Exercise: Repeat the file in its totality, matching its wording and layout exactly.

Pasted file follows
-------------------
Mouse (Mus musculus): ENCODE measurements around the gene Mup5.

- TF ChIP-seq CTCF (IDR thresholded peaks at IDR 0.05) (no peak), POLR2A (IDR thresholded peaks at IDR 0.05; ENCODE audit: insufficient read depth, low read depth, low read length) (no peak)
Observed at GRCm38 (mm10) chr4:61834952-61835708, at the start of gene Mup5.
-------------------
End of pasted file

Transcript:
Mouse (Mus musculus): ENCODE measurements around the gene Mup5.

- TF ChIP-seq CTCF (IDR thresholded peaks at IDR 0.05) (no peak), POLR2A (IDR thresholded peaks at IDR 0.05; ENCODE audit: insufficient read depth, low read depth, low read length) (no peak)
Observed at GRCm38 (mm10) chr4:61834952-61835708, at the start of gene Mup5.